Los Alamos to miss nuclear waste removal deadline
In a statement released on Friday, the department said it had notified the New Mexico Environment Department that the waste cannot be transported until officials are certain it poses no threat to public health.
“As we work to assess the conditions of the transuranic waste program at the (Los Alamos) lab, we have decided to halt further shipments until we can reassure the public that it is safe to do so,” Reuters cites David Klaus, an Energy Department secretary for management and performance, as saying in a statement.
Officials in New Mexico had asked federal officials to remove 3,706 cubic meters of waste from the Los Alamos complex, fearing wildfires could come in contact with the materials.
The bulk of that material has been removed, and the department had initially agreed to move the rest by the end of June.
Those shipments have been put on hold, however, after a canister shipped from Los Alamos to the Waste Isolation Pilot Project was linked to a radiation release in February at the underground repository in southeastern New Mexico. Officials are investigating whether hundreds of other drums at New Mexico’s Waste Isolation Pilot Plant (WIPP) at Los Alamos and a West Texas site are at risk.
Following the February-14 radiation leak, managers at WIPP, the country’s primary permanent storage facility for waste from Cold War-era nuclear weapons testing, said the plant could be closed for up to three years. In the event this happens, the United States would be lacking a facility to send certain types of nuclear waste materials.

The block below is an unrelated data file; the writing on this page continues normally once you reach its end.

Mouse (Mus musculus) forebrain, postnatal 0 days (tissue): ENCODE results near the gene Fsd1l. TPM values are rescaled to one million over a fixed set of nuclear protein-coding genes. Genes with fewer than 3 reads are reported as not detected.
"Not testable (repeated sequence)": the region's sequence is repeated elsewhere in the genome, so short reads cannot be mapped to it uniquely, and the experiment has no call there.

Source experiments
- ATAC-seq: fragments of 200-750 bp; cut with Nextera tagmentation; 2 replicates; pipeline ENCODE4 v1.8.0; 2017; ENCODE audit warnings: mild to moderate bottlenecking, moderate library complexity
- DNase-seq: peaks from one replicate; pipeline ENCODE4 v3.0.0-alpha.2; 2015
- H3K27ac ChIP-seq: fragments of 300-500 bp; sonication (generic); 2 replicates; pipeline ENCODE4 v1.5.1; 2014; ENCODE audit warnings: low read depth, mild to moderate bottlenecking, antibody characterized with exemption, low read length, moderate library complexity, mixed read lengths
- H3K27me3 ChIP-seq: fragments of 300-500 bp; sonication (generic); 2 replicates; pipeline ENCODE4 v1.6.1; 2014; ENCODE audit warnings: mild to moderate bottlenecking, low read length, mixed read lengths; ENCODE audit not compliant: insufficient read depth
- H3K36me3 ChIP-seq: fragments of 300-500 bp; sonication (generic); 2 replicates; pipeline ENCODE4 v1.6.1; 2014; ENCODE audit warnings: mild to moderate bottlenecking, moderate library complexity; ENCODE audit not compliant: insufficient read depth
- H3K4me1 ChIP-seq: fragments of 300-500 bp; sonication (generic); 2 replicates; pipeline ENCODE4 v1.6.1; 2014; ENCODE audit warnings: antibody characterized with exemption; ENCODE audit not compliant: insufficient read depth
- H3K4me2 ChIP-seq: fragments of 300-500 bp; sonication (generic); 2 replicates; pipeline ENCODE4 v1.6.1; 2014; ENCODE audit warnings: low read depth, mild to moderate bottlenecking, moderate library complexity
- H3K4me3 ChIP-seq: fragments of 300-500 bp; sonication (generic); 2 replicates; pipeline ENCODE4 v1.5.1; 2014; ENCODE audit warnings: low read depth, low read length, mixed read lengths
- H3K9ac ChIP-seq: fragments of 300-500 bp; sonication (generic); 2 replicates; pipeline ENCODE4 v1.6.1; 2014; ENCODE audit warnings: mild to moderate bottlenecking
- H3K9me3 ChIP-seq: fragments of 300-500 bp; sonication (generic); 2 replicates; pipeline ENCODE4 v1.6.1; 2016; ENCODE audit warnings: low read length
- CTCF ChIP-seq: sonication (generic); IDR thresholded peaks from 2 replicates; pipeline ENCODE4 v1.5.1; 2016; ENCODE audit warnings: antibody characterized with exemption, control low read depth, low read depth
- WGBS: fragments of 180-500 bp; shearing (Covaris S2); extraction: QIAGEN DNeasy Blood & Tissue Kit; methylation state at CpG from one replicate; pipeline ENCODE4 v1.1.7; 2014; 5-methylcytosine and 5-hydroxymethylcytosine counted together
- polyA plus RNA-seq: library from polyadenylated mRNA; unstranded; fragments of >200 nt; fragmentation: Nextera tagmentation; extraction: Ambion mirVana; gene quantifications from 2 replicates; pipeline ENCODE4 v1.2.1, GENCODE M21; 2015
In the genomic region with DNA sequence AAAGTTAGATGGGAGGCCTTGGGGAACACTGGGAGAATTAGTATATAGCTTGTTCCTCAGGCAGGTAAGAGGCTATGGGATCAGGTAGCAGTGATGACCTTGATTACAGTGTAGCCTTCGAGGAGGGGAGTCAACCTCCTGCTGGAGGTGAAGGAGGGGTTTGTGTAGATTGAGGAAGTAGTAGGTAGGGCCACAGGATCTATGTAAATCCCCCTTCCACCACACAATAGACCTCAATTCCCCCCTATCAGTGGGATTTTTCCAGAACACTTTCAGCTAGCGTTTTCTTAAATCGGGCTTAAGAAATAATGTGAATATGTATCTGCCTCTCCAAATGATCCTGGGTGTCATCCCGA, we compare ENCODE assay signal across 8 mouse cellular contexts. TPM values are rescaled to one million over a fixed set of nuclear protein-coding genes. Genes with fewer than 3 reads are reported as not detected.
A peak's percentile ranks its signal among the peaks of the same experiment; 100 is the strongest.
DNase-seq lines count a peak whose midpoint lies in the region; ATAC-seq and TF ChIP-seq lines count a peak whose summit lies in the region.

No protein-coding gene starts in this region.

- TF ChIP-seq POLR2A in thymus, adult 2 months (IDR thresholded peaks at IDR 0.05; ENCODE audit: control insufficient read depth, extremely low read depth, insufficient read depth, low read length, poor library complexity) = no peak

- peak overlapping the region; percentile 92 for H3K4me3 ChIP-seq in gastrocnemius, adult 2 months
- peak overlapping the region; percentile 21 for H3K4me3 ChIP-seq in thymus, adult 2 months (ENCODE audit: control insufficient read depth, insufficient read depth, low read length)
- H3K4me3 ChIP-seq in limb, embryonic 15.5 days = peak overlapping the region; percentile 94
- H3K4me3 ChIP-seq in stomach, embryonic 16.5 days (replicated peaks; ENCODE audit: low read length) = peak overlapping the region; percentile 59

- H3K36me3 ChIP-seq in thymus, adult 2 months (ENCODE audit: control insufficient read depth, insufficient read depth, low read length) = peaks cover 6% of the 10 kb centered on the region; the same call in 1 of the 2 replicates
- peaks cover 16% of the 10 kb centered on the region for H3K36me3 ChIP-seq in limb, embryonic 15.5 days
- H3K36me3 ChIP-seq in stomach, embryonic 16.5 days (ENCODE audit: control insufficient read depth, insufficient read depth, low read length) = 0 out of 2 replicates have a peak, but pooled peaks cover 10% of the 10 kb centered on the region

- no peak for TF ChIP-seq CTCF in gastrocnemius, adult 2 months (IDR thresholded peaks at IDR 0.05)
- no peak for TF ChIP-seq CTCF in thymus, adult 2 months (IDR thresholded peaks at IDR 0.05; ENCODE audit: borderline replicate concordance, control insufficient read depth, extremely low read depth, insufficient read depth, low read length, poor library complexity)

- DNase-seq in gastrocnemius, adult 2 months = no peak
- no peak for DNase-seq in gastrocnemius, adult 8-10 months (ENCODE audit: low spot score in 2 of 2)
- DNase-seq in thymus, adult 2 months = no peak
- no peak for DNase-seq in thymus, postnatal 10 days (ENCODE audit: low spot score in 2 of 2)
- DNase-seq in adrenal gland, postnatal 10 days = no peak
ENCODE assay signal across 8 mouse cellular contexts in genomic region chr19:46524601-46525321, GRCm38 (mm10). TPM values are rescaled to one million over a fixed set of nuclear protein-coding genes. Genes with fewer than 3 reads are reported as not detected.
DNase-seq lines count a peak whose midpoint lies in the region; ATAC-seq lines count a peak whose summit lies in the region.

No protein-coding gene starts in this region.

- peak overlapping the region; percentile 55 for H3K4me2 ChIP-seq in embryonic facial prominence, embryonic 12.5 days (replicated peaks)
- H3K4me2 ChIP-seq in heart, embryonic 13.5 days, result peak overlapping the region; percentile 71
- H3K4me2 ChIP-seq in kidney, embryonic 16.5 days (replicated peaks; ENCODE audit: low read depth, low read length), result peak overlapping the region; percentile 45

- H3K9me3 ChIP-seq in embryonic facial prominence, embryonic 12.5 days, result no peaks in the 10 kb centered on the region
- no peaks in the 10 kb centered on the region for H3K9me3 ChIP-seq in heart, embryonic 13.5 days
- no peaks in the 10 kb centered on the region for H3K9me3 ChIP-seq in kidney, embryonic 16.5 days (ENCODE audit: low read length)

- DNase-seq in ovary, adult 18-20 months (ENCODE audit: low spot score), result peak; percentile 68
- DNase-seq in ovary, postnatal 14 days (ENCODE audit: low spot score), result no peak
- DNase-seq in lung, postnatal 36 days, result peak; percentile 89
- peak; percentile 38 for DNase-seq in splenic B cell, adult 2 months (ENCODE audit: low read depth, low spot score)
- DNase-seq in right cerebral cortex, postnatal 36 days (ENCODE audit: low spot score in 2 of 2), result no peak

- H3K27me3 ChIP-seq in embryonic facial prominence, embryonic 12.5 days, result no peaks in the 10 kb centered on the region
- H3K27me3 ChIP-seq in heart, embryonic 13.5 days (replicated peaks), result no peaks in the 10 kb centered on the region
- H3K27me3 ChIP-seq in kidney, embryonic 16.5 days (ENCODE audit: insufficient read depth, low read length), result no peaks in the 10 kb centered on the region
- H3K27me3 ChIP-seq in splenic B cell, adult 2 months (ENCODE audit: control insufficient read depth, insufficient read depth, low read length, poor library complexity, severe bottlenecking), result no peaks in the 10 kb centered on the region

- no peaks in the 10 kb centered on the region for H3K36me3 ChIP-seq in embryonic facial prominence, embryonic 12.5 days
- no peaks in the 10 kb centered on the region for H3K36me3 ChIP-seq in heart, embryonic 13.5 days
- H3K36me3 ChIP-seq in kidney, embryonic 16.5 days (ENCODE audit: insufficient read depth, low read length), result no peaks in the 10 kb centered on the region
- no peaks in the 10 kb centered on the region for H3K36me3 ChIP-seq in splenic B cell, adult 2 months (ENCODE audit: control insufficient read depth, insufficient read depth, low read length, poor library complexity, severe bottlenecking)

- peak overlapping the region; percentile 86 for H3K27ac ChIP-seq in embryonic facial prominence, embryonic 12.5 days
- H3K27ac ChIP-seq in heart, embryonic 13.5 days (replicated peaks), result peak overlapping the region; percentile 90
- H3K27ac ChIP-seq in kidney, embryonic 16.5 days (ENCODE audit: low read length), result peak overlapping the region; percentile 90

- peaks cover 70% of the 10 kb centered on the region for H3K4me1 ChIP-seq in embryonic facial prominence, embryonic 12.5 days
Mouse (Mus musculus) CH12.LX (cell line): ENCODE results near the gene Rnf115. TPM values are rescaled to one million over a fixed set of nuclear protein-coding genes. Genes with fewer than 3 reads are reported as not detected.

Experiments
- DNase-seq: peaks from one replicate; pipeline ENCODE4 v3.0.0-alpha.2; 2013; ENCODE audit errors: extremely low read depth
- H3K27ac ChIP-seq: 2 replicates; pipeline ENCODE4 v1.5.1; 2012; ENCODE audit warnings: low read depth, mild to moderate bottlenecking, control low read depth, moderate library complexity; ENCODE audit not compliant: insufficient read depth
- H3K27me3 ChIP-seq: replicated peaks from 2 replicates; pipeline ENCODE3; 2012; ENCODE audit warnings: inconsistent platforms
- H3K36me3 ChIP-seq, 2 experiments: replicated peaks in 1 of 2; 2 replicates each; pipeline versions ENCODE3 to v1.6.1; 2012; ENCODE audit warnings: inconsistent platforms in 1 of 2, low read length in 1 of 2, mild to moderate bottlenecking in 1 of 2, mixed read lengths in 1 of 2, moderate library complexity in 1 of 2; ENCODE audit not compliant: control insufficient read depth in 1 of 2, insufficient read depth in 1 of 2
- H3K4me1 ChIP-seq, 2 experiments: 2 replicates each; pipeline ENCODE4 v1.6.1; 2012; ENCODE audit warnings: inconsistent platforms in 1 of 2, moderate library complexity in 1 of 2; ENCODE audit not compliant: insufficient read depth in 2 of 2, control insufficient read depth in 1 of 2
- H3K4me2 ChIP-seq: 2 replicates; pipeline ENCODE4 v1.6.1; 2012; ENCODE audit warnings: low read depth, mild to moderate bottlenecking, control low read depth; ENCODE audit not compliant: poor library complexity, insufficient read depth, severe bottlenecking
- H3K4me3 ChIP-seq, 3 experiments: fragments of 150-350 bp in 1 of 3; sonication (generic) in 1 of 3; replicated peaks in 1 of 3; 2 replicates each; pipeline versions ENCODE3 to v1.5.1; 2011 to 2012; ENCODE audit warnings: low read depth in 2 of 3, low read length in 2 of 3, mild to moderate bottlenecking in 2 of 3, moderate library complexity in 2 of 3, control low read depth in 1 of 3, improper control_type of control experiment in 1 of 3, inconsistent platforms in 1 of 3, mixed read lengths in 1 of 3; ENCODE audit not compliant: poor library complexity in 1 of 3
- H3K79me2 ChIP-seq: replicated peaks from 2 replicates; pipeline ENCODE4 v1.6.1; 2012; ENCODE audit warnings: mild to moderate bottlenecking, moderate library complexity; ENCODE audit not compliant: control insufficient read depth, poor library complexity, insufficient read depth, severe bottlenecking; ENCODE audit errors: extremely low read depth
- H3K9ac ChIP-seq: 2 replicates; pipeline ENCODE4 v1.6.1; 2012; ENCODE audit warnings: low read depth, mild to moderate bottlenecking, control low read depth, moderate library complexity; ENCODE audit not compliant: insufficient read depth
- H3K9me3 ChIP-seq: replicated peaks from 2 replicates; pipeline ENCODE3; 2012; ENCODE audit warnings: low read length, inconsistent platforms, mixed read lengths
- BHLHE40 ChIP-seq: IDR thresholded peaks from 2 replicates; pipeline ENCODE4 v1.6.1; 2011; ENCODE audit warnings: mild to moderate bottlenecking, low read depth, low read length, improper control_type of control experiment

According to the Albuquerque Journal, the chemical reaction which sparked the leak may have been caused by allowing incompatible materials to be mixed.
Reportedly, laboratory personnel allowed a contractor to begin packing the barrels with two substances widely known to cause heat reactions when combined with nitrate salts in the waste, according to Los Alamos’ emails made available by New Mexico environment officials.
New Mexico Environment Secretary Ryan Flynn said one of those substances was most likely cat litter. Other materials, including nitrate salts, were also approved to be packed in the barrels. While cat litter made from specific inorganic minerals has long been used to absorb and stabilize certain chemicals, a new “green” cat litter, made with materials like wheat or corn, was likely used instead. The litter, incidentally, did not have the chemical properties to stabilize nitrate in the right way.
Nitrates and organic matter are known to oxidize, a reaction that generates heat.
Flynn said the cat litter theory remains the most viable, although it was his department’s goal to ascertain and comprehend what happened, and whether regulations had been properly followed.
“It doesn’t really matter who is to blame,” he said. “They all work for DOE (Department of Energy).”